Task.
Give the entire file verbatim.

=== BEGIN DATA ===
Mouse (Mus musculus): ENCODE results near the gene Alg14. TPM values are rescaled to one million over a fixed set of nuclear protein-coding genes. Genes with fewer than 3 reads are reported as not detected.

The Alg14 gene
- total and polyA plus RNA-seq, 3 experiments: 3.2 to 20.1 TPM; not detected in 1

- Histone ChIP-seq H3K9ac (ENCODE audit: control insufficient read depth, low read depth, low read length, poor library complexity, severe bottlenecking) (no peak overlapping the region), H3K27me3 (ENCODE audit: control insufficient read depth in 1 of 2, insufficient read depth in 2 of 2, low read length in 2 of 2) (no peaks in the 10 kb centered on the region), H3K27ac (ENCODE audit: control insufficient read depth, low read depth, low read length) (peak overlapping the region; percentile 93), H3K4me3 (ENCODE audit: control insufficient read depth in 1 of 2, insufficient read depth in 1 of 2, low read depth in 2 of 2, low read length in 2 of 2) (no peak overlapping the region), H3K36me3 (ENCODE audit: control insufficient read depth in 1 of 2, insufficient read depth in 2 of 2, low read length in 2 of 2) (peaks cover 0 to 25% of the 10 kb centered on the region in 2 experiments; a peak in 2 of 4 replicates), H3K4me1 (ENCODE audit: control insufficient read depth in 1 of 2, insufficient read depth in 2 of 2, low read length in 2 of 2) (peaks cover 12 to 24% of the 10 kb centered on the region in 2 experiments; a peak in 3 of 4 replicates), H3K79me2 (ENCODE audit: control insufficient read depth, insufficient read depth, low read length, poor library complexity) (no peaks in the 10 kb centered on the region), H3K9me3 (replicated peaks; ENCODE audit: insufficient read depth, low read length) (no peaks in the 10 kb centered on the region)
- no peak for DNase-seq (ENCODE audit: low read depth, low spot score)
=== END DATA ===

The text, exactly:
Mouse (Mus musculus): ENCODE results near the gene Alg14. TPM values are rescaled to one million over a fixed set of nuclear protein-coding genes. Genes with fewer than 3 reads are reported as not detected.

The Alg14 gene
- total and polyA plus RNA-seq, 3 experiments: 3.2 to 20.1 TPM; not detected in 1

- Histone ChIP-seq H3K9ac (ENCODE audit: control insufficient read depth, low read depth, low read length, poor library complexity, severe bottlenecking) (no peak overlapping the region), H3K27me3 (ENCODE audit: control insufficient read depth in 1 of 2, insufficient read depth in 2 of 2, low read length in 2 of 2) (no peaks in the 10 kb centered on the region), H3K27ac (ENCODE audit: control insufficient read depth, low read depth, low read length) (peak overlapping the region; percentile 93), H3K4me3 (ENCODE audit: control insufficient read depth in 1 of 2, insufficient read depth in 1 of 2, low read depth in 2 of 2, low read length in 2 of 2) (no peak overlapping the region), H3K36me3 (ENCODE audit: control insufficient read depth in 1 of 2, insufficient read depth in 2 of 2, low read length in 2 of 2) (peaks cover 0 to 25% of the 10 kb centered on the region in 2 experiments; a peak in 2 of 4 replicates), H3K4me1 (ENCODE audit: control insufficient read depth in 1 of 2, insufficient read depth in 2 of 2, low read length in 2 of 2) (peaks cover 12 to 24% of the 10 kb centered on the region in 2 experiments; a peak in 3 of 4 replicates), H3K79me2 (ENCODE audit: control insufficient read depth, insufficient read depth, low read length, poor library complexity) (no peaks in the 10 kb centered on the region), H3K9me3 (replicated peaks; ENCODE audit: insufficient read depth, low read length) (no peaks in the 10 kb centered on the region)
- no peak for DNase-seq (ENCODE audit: low read depth, low spot score)